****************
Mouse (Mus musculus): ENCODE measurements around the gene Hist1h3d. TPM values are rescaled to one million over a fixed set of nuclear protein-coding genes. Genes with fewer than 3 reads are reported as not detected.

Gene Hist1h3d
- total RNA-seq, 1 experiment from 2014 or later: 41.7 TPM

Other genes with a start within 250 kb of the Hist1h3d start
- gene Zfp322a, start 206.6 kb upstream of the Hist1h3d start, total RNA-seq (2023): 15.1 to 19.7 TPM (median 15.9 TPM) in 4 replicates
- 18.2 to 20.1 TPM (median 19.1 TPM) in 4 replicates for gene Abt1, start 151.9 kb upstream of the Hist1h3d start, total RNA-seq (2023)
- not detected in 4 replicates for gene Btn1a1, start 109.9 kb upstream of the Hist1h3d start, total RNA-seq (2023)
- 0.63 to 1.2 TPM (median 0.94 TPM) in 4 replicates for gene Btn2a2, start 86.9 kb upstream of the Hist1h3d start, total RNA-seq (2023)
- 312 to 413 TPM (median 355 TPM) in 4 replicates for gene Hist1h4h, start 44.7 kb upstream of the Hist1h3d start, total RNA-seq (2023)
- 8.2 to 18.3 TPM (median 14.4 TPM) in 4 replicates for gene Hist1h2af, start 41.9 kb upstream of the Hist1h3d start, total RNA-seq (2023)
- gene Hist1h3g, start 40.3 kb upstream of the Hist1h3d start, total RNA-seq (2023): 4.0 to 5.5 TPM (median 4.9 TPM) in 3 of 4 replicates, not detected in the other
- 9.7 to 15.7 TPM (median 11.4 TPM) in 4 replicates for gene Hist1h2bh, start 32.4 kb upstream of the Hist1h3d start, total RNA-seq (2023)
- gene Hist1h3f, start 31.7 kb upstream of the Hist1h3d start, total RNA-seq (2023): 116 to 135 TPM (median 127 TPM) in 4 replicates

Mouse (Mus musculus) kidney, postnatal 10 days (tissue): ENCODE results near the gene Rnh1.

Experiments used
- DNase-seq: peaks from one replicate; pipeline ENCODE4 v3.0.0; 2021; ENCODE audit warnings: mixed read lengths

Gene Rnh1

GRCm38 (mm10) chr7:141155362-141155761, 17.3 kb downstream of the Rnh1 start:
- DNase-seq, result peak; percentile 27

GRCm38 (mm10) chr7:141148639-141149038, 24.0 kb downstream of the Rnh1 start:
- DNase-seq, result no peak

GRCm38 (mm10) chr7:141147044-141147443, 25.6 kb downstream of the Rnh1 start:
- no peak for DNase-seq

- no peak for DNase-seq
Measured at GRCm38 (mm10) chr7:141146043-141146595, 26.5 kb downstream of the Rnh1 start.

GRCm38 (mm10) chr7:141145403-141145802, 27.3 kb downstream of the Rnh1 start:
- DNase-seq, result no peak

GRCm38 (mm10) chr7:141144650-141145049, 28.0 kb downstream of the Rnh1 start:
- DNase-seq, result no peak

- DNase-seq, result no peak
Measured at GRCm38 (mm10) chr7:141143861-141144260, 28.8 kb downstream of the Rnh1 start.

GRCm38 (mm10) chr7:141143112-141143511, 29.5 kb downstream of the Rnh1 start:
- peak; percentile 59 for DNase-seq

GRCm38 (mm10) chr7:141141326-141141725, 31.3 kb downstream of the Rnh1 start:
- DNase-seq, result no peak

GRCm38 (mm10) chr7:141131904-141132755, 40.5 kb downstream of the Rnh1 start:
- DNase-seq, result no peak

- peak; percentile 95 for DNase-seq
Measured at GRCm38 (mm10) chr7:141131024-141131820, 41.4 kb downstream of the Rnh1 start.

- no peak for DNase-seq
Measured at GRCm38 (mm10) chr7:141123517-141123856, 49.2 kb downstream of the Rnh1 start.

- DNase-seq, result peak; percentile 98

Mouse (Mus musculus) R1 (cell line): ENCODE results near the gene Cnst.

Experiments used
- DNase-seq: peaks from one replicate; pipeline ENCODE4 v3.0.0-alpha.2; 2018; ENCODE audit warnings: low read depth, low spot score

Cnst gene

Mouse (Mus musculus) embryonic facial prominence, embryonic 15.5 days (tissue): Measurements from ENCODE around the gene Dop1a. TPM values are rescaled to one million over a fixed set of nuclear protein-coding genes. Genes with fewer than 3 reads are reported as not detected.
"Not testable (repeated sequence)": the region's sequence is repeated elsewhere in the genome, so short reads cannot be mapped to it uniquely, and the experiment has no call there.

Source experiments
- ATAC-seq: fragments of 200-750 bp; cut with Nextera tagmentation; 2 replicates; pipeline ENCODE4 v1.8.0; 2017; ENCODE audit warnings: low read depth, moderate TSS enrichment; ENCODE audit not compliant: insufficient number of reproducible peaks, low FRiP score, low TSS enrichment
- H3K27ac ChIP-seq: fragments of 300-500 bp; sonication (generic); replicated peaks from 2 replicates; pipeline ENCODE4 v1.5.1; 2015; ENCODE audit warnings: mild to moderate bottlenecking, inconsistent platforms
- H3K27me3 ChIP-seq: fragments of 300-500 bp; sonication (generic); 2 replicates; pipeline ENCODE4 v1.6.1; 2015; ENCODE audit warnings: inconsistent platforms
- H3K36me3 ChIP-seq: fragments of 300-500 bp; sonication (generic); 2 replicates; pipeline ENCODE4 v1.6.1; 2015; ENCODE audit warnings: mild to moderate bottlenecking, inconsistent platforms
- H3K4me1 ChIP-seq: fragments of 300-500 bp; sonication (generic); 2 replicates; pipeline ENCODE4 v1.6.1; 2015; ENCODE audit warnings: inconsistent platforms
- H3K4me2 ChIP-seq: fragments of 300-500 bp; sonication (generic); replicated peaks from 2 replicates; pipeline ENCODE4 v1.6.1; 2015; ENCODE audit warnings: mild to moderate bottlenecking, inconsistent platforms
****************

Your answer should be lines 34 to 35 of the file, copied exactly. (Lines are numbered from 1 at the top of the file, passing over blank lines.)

GRCm38 (mm10) chr7:141141326-141141725, 31.3 kb downstream of the Rnh1 start:
- DNase-seq, result no peak